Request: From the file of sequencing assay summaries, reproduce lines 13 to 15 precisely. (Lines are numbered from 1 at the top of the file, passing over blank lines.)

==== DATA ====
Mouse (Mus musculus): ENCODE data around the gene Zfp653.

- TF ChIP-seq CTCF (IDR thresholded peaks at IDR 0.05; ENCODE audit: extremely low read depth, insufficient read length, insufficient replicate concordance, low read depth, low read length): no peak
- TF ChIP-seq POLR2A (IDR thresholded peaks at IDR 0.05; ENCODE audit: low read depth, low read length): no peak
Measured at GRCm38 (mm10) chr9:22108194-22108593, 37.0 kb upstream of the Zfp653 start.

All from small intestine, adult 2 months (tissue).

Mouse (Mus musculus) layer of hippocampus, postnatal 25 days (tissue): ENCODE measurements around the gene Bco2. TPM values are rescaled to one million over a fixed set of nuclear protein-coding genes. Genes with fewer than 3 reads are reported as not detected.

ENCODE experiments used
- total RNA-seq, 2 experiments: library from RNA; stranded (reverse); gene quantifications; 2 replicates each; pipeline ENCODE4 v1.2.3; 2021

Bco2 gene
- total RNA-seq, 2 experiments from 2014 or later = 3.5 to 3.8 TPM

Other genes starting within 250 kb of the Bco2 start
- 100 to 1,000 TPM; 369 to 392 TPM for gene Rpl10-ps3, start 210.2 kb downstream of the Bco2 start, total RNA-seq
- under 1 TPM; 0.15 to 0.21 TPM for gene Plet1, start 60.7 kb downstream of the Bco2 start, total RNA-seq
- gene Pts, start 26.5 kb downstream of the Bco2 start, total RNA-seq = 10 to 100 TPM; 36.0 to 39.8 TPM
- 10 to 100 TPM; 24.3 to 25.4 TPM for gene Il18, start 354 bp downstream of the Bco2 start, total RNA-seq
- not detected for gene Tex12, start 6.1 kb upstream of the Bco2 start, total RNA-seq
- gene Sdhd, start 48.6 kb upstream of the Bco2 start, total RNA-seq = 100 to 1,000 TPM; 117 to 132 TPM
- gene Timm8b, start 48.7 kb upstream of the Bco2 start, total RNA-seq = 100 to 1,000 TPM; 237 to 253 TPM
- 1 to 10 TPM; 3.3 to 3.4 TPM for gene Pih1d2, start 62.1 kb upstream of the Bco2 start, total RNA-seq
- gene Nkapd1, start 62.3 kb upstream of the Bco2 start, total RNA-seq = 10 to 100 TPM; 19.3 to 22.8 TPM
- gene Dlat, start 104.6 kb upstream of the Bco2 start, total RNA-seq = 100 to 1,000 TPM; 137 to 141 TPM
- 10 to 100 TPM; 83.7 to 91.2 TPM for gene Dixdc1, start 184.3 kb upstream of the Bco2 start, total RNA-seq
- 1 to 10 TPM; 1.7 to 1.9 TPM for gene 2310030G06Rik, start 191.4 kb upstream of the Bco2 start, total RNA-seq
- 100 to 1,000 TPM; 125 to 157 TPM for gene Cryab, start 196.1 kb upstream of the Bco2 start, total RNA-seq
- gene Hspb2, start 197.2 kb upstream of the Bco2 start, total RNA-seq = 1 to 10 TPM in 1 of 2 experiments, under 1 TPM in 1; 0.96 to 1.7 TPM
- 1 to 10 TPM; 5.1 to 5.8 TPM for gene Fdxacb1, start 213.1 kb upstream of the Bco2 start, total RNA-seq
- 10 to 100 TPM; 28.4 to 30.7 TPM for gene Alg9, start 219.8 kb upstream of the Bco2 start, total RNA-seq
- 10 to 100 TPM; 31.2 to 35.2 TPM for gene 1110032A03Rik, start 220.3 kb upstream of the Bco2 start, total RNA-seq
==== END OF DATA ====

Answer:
- under 1 TPM; 0.15 to 0.21 TPM for gene Plet1, start 60.7 kb downstream of the Bco2 start, total RNA-seq
- gene Pts, start 26.5 kb downstream of the Bco2 start, total RNA-seq = 10 to 100 TPM; 36.0 to 39.8 TPM
- 10 to 100 TPM; 24.3 to 25.4 TPM for gene Il18, start 354 bp downstream of the Bco2 start, total RNA-seq